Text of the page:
• Delay before fetching next file.

Note if scratch is installed on the system, the following commands will show some cartoon animals. The images when re-sized will be distorted if the aspect ration of the original image is not the same as the display.

python demo/ImageDemo.py /usr/share/scratch/Media/Costumes/Animals/cat*
python demo/ImageDemo.py /usr/share/scratch/Media/Costumes/Animals/d*.png

Image demo with button

See: How to use GPIO on Raspberry Pi

This demo works in the same way as the other Image demo but instead of always waiting 3 seconds between each update it is now possible to advance to the new image using the button on the display board.

Note that to access the GPIO library needed for the button the program must be executed with root privileges:

sudo python demo/ImageDemoButton.py /usr/share/scratch/Media/Costumes/Animals/cat*
sudo python demo/ImageDemoButton.py /usr/share/scratch/Media/Costumes/Animals/d*.png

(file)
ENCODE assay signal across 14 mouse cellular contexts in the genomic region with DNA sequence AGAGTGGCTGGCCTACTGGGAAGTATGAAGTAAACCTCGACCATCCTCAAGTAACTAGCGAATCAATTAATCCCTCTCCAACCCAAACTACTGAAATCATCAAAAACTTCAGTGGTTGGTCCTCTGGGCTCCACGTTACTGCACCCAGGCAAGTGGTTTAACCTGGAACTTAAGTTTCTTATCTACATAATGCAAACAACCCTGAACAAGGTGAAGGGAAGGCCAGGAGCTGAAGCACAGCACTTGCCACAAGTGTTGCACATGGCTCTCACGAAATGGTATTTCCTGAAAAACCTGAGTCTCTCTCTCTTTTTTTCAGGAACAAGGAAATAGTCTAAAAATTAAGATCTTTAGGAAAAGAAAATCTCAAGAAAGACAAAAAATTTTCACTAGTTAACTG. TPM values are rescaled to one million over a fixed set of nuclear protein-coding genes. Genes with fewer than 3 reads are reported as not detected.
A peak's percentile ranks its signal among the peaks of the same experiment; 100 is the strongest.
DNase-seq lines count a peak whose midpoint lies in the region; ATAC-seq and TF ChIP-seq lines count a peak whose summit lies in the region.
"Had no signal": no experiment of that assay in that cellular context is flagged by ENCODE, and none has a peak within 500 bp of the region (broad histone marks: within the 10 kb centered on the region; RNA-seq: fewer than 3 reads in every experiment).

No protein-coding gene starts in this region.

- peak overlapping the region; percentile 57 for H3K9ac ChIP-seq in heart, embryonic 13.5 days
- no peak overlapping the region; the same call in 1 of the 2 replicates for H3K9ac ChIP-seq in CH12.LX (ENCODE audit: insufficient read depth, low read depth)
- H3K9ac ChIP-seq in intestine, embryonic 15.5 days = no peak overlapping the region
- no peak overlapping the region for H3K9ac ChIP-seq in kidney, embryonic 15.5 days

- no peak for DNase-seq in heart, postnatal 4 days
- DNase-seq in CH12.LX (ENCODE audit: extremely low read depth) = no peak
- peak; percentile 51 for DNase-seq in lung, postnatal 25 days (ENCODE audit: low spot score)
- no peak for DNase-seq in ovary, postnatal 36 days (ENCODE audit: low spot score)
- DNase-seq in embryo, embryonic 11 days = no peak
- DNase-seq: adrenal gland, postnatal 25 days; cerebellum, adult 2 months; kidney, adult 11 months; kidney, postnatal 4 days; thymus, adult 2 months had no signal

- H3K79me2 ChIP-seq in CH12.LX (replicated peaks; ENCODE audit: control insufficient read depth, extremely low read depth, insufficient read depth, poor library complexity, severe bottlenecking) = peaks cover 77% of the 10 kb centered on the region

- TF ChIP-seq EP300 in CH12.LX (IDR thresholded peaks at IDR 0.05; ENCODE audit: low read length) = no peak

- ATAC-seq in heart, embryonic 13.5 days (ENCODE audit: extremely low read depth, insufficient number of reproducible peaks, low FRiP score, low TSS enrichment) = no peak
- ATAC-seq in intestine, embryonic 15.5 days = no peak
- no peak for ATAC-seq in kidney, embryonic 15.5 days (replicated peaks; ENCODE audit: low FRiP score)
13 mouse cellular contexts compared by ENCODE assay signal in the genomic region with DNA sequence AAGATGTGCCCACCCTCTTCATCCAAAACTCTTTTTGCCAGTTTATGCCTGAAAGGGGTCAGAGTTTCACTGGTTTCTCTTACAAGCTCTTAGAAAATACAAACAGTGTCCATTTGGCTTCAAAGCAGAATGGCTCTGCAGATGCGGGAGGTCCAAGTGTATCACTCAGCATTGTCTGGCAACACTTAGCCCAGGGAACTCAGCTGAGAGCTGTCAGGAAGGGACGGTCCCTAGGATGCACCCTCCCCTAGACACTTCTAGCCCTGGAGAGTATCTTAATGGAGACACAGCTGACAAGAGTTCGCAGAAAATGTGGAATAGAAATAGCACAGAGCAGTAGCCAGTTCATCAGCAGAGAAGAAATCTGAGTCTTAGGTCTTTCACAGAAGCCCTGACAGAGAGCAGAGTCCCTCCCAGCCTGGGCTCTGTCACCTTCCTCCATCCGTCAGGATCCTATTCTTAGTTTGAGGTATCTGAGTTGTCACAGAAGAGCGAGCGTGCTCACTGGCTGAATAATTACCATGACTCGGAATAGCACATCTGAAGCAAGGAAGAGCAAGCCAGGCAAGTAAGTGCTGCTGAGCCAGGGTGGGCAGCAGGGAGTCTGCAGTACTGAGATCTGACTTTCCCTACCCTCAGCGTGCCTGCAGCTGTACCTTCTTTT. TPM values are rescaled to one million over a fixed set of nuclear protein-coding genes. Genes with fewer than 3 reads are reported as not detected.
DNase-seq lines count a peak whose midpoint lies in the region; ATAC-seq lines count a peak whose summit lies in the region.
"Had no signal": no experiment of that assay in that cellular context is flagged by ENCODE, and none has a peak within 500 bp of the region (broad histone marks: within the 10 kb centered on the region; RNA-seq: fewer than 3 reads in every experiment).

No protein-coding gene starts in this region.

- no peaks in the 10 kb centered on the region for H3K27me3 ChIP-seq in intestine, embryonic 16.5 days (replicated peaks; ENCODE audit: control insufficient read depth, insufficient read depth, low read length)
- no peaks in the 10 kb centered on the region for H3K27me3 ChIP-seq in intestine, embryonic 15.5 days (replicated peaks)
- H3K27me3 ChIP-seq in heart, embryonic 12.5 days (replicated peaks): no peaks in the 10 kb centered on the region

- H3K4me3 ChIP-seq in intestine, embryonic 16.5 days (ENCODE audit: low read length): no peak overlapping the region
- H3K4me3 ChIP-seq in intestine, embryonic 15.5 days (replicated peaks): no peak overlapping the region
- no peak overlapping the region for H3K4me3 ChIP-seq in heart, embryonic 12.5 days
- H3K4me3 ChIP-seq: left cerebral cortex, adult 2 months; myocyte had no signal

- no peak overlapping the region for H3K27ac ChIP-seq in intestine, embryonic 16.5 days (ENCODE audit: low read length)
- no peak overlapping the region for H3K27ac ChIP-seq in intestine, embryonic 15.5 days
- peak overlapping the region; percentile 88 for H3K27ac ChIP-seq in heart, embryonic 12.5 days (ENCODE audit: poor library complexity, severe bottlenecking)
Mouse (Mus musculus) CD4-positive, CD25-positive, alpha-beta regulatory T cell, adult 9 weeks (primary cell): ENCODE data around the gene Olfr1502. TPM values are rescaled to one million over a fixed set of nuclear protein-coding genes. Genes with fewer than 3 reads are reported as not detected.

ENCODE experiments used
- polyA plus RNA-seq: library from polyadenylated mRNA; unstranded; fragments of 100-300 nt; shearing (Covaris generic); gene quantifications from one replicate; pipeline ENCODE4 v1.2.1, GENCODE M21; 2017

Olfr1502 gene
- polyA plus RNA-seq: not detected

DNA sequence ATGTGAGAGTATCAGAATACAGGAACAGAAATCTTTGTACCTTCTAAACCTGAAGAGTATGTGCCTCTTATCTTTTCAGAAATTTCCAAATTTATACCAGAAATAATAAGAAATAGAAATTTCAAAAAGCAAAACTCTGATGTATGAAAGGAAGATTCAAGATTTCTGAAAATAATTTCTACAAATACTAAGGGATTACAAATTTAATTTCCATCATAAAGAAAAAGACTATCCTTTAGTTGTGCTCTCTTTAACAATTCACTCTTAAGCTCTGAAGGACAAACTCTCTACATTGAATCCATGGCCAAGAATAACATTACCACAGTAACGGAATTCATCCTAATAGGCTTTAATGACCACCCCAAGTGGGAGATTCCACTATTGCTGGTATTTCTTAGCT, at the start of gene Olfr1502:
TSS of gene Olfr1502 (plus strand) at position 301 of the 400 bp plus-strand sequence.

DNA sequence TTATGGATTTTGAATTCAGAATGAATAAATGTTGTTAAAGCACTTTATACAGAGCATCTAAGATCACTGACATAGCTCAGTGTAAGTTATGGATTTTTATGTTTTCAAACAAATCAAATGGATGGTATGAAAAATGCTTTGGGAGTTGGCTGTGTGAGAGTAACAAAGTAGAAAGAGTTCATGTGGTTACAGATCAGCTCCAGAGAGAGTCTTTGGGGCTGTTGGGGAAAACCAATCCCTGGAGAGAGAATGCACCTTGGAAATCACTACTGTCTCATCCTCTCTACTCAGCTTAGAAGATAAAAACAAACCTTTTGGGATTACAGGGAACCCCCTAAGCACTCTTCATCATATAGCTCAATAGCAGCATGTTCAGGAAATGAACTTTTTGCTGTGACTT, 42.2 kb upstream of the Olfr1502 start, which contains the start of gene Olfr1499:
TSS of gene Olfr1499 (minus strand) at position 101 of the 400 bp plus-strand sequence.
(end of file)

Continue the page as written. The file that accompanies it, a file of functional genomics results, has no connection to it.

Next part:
Partial Demo

Display random overlapping rectangles using partial update. First argument is number of rectangle to generate before updating the EPD, second number is the number of frames to display before the program exits.

python demo/PartialDemo.py 3 20

Counter Demo

Display a 4 digit hex counter uses partial update to only change the updated digits.

Use Ctrl-C to stop this program.

python demo/CounterDemo.py 3 20

Clock Demo 1

Displays the current time (in minutes), date and weekday. Updates every minute to show the current time.

Use Ctrl-C to stop this program.

python demo/Clock27.py

Clock Demo 2

Displays the current time (in secodns) and date. Updates every five seconds to show the current time. Note that this demo will almost continuously update the display so it will be a constant flicker.

Use Ctrl-C to stop this program.

python demo/ClockDemo.py

IP Address Demo

Displays the current IP address and gateway. If the network connection is lost the display will instead show a Not Connected message until the connection is restored again.

Use Ctrl-C to stop this program.

python demo/IpAddrDemo.py

Barcode Demo

Generates and displays two bar codes. See more information in the ./demo/barcode/ subfolder.

This program must be executed from inside the ./demo/barcode/ folder and with a special command:

PYTHONPATH=.. python BarCodeDemo.py